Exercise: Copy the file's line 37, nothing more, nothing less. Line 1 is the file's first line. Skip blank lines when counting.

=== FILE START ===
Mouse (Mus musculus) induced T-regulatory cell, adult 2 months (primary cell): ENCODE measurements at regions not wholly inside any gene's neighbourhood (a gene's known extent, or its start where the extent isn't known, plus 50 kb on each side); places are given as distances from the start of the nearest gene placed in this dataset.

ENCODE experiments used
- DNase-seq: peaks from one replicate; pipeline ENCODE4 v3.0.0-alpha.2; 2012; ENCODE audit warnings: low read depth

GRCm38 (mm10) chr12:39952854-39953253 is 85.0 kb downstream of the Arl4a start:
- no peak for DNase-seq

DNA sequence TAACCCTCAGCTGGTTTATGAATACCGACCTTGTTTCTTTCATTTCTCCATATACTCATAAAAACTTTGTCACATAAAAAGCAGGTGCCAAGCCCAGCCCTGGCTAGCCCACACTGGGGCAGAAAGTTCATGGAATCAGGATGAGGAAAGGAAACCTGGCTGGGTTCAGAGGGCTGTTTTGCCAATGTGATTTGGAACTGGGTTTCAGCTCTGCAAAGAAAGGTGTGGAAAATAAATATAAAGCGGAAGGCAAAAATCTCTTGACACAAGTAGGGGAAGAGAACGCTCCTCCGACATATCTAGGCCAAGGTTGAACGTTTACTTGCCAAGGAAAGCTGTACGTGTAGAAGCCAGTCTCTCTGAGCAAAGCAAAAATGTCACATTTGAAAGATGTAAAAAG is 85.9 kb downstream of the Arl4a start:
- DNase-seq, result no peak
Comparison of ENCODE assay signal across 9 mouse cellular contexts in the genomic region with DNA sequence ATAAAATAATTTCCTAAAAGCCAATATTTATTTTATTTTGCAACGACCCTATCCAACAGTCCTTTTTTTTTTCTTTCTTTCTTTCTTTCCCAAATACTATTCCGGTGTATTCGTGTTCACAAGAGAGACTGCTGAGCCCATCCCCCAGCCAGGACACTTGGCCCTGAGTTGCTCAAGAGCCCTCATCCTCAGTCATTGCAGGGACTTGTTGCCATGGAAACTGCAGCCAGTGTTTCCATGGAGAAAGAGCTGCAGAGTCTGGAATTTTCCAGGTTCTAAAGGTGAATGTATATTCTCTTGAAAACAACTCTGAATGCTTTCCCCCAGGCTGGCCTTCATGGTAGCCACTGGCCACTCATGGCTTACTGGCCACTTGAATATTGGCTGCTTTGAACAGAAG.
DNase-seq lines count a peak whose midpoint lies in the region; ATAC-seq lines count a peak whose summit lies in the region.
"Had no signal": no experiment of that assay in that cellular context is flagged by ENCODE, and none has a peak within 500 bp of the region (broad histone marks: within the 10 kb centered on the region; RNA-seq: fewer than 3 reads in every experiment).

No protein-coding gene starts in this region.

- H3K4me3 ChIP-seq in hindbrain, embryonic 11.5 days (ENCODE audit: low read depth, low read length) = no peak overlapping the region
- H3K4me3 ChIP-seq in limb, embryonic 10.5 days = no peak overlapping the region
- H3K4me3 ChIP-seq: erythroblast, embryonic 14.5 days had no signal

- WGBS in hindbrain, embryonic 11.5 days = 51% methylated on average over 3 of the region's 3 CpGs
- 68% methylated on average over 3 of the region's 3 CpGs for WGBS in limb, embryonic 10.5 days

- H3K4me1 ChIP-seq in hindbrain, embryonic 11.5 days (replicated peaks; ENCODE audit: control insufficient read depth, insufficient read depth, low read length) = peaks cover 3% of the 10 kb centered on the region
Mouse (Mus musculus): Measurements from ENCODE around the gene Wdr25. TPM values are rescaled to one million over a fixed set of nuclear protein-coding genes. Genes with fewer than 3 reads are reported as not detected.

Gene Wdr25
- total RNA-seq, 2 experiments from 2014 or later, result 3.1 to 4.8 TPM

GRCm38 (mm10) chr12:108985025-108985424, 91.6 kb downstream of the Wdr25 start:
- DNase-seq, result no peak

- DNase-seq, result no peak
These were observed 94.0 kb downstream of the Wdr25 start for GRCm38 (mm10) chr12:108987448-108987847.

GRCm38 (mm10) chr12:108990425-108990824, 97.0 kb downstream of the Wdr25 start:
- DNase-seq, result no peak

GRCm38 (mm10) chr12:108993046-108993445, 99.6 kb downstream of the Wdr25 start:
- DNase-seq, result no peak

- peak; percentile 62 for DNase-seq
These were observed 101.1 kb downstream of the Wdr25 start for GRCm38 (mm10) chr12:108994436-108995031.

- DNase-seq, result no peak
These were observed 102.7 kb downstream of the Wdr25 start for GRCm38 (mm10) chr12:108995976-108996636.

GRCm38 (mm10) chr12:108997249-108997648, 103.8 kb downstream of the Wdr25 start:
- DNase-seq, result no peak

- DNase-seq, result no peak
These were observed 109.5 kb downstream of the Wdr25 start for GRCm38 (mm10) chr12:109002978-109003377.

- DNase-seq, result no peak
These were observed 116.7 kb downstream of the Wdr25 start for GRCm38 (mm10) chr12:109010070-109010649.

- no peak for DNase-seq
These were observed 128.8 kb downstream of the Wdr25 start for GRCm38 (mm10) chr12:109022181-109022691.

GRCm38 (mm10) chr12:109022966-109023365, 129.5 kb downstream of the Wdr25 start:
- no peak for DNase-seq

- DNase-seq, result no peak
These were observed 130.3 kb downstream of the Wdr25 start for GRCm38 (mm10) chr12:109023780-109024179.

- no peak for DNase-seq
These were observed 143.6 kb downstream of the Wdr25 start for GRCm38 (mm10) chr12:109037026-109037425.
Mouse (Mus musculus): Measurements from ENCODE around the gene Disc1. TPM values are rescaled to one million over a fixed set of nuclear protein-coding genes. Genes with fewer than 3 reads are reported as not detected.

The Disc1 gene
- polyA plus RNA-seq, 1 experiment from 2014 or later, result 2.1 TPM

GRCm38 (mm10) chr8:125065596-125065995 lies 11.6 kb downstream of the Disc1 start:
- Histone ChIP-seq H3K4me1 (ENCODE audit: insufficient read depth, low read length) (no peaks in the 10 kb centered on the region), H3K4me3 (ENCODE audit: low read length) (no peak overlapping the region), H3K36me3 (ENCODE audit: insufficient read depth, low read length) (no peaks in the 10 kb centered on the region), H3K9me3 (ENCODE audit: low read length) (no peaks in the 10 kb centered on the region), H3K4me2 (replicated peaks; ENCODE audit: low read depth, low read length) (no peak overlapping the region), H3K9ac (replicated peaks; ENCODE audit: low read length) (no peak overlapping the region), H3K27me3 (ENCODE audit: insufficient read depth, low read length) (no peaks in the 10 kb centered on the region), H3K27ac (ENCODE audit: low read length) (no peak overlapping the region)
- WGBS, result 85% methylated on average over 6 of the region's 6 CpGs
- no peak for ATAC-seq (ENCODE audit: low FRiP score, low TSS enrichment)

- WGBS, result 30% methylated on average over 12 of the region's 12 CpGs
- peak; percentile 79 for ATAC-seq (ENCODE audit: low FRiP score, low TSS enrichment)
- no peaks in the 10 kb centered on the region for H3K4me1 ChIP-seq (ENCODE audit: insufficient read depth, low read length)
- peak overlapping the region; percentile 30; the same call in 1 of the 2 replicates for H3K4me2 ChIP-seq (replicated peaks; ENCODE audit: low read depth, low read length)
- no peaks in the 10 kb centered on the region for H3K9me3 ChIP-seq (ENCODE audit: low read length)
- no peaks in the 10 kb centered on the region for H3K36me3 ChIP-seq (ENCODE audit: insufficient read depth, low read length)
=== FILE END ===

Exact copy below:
- DNase-seq, result no peak